Jenrette was respected preservationist


Editor's note: This column originally ran in the April 24 edition of The Post & Courier. Richard Jenrette bought Millford Plantation and 400 acres around the plantation in Sumter in 1992. He restored the site and in 2008 donated it to be used as a museum by the Classical American Home Preservation Trust.

Richard Jenrette, a visionary Wall Street investment banker and giant in historic preservation, knew instinctively when to challenge the status quo and when to embrace what didn't need changing.

A co-founder of Donaldson, Lufkin & Jenrette, he was behind the firm going public in 1970, when the New York Stock Exchange prohibited such a thing. A year later, Merrill Lynch, Pierce, Fenner & Smith followed suit. Ultimately, Goldman Sachs Group went public in 1999. He had defied the norm and initiated a sea change.

But in Charleston, Mr. Jenrette is recognized as one of the country's most highly respected preservationists. He loved Charleston, and his work continues to exemplify excellence in that field.

Mr. Jenrette, 89, died Sunday in Charleston of complications associated with cancer.

His close friend and fellow preservationist Charles H.P. Duell said Mr. Jenrette loved beautiful things - houses, architecture, furniture and landscapes. He restored the historic Blacklock House on Bull Street simply because it was beautiful and needed restoring. When it was finished, he decided it was best suited to be part of the College of Charleston, so he donated it, setting the record for the largest gift the college had received to date.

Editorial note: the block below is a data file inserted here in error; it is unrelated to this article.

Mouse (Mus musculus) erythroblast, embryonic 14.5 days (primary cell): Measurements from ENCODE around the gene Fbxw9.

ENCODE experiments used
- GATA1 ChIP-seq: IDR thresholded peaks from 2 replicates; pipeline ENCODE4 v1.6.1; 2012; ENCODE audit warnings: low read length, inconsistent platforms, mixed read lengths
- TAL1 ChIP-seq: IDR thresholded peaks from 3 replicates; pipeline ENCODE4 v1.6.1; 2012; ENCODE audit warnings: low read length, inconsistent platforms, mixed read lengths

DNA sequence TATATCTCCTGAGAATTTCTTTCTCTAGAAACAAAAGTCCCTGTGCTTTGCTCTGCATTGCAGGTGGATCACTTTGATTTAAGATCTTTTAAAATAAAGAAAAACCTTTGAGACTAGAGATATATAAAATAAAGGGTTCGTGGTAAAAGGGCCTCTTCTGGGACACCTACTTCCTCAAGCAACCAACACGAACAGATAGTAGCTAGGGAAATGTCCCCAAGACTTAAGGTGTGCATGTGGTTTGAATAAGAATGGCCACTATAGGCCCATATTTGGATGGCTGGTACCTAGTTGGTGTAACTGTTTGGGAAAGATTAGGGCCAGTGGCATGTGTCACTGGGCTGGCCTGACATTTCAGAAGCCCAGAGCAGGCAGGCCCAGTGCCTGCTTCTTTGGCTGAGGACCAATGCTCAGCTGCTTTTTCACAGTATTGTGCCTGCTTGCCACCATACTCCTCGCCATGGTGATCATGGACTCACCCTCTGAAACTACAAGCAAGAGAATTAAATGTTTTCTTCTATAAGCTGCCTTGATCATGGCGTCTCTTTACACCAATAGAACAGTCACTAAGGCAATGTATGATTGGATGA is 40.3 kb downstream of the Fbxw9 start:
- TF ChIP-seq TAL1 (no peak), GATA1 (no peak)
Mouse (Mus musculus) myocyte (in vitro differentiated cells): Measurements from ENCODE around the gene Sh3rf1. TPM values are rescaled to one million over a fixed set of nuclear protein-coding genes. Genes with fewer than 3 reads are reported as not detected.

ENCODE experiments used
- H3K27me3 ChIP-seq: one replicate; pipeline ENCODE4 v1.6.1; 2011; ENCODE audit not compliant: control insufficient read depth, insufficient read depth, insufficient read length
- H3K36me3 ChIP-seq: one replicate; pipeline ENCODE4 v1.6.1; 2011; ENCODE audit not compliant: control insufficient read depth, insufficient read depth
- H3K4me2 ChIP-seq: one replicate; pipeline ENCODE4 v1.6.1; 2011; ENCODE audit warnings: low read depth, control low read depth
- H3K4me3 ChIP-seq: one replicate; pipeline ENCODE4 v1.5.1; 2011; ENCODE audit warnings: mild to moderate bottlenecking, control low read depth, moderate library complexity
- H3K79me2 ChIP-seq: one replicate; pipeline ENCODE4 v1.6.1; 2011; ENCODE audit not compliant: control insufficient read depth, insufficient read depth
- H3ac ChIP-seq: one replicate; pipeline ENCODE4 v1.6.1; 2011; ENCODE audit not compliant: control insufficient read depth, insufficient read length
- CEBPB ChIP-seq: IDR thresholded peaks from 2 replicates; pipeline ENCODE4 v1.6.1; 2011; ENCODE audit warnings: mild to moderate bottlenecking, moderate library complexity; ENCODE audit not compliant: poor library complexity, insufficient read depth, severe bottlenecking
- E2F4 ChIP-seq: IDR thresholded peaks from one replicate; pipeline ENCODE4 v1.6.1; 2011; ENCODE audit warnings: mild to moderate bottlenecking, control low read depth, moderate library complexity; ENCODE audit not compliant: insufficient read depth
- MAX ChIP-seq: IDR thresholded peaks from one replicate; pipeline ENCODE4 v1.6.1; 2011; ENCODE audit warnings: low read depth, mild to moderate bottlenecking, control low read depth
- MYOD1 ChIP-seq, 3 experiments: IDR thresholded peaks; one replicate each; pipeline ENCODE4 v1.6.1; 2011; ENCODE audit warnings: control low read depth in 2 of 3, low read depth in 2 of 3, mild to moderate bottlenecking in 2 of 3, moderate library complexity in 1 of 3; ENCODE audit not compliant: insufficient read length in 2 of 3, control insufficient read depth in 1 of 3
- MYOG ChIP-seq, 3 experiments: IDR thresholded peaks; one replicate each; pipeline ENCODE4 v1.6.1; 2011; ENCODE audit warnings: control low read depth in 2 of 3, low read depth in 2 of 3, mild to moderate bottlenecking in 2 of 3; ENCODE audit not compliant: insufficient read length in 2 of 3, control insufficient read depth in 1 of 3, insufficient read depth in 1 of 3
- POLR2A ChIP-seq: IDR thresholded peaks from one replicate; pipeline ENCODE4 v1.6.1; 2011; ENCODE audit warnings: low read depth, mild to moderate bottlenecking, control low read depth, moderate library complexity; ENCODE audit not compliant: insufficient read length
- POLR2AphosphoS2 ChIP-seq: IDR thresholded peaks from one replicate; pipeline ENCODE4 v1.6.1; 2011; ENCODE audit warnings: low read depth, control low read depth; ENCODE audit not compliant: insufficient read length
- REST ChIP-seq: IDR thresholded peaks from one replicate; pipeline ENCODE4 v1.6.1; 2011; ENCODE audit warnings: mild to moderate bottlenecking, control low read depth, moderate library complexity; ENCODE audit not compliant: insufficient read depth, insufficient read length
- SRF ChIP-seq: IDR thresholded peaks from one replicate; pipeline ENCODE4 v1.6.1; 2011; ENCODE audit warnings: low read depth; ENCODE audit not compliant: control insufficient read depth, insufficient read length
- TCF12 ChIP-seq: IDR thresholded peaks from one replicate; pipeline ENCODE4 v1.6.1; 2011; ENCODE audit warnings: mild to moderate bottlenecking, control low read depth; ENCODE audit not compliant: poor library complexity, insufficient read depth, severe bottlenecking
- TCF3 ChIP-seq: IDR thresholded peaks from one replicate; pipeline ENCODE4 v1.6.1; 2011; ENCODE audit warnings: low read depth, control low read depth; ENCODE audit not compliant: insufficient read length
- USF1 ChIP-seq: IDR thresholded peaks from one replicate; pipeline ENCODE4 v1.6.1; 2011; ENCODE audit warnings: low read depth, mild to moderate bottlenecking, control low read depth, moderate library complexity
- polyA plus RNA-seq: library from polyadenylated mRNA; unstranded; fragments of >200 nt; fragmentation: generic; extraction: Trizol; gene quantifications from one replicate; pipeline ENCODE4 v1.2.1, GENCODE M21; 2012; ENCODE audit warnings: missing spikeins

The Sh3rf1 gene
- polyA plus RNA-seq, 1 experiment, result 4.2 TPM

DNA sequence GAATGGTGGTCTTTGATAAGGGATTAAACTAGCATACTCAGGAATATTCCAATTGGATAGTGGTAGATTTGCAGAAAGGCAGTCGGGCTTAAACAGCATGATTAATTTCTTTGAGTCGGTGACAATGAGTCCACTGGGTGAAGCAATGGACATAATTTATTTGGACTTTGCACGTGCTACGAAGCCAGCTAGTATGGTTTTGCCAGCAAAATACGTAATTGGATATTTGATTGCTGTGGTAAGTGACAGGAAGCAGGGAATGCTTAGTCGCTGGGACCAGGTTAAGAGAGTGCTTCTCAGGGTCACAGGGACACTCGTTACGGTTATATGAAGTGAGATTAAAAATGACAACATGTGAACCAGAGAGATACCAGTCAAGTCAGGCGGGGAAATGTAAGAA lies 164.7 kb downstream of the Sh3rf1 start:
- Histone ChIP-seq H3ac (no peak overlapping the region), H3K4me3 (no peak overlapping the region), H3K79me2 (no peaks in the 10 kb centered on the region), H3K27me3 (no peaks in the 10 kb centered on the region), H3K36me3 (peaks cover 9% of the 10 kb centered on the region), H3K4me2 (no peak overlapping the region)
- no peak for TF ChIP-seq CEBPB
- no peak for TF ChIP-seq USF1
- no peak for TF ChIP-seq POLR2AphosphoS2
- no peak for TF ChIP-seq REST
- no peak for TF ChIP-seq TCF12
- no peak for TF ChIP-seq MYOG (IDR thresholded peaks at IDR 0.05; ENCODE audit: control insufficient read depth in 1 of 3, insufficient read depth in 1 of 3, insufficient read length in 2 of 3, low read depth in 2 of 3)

He bought the Roper House on East Battery, one of the city's finest homes. He was meticulous in seeing that the house was accurately restored, and he furnished it with period antiques. Indeed, he had the largest private collection of Duncan Phyfe furniture.

He bought and restored the imposing Millford Plantation in Sumter County with the same dedication to detail and respect for its original design. And he supported local preservation efforts including the Historic Charleston Foundation and Middleton Place Foundation.

Mr. Jenrette, along with the late Charles D. (Pug) Ravenel and Mr. Duell, then president of Middleton Place Foundation, bought the old St. John's Hotel at the corner of Meeting and Queen streets about the same time he bought the Roper House. Their ambitious goal was to restore the run-down hotel, then charging $3 a night for a room, but engineers said it could not be modernized to have air conditioning or even modern plumbing. So the team agreed to take down the hotel and reconstruct it using many of the architectural details, like ironwork, and mimicking others like the eyebrows over windows. The Mills House, as it was named, played a key role in establishing Charleston as a major tourist destination.

Richard Jenrette's legacy of historic preservation extends far beyond Charleston to, among other places, St. Croix, North Carolina and New York. In 1993, he founded the Classical American Homes Preservation Trust in New York.

Prince Charles wrote the foreword to Mr. Jenrette's book, "Adventures With Old Houses." The prince remarked that it was "No wonder some of his admirers have described Dick as a one-person National Trust for Historic Preservation."

All the while, Mr. Jenrette was a Wall Street risk-taker, a huge financial success and always a gentleman and a man of character. Mr. Duell said he had "a heart of gold." He was a mentor to people in the world of finance and in the world of historic preservation.

Richard Jenrette's energy in taking on difficult projects, his vision, and his passion for preservation set the standard for generations to come.